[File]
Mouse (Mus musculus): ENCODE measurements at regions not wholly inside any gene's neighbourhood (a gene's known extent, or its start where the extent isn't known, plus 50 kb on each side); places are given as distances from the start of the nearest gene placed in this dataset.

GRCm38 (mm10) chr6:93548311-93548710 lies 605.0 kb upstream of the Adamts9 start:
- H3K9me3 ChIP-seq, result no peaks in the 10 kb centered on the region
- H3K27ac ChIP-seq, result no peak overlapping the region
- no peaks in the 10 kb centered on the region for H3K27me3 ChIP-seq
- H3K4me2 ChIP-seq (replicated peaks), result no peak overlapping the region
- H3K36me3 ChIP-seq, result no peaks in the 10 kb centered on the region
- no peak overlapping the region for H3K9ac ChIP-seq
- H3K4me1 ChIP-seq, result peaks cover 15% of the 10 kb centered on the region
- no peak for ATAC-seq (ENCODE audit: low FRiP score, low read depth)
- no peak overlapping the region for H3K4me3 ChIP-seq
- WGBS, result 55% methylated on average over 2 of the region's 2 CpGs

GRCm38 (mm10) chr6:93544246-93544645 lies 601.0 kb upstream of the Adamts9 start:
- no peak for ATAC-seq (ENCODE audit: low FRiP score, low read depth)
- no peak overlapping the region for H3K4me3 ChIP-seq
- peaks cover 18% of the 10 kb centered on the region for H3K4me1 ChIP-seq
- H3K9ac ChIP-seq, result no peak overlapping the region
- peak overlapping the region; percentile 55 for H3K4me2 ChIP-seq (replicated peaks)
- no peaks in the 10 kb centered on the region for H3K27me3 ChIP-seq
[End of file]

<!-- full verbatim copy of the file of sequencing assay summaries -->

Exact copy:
Mouse (Mus musculus): ENCODE measurements at regions not wholly inside any gene's neighbourhood (a gene's known extent, or its start where the extent isn't known, plus 50 kb on each side); places are given as distances from the start of the nearest gene placed in this dataset.

GRCm38 (mm10) chr6:93548311-93548710 lies 605.0 kb upstream of the Adamts9 start:
- H3K9me3 ChIP-seq, result no peaks in the 10 kb centered on the region
- H3K27ac ChIP-seq, result no peak overlapping the region
- no peaks in the 10 kb centered on the region for H3K27me3 ChIP-seq
- H3K4me2 ChIP-seq (replicated peaks), result no peak overlapping the region
- H3K36me3 ChIP-seq, result no peaks in the 10 kb centered on the region
- no peak overlapping the region for H3K9ac ChIP-seq
- H3K4me1 ChIP-seq, result peaks cover 15% of the 10 kb centered on the region
- no peak for ATAC-seq (ENCODE audit: low FRiP score, low read depth)
- no peak overlapping the region for H3K4me3 ChIP-seq
- WGBS, result 55% methylated on average over 2 of the region's 2 CpGs

GRCm38 (mm10) chr6:93544246-93544645 lies 601.0 kb upstream of the Adamts9 start:
- no peak for ATAC-seq (ENCODE audit: low FRiP score, low read depth)
- no peak overlapping the region for H3K4me3 ChIP-seq
- peaks cover 18% of the 10 kb centered on the region for H3K4me1 ChIP-seq
- H3K9ac ChIP-seq, result no peak overlapping the region
- peak overlapping the region; percentile 55 for H3K4me2 ChIP-seq (replicated peaks)
- no peaks in the 10 kb centered on the region for H3K27me3 ChIP-seq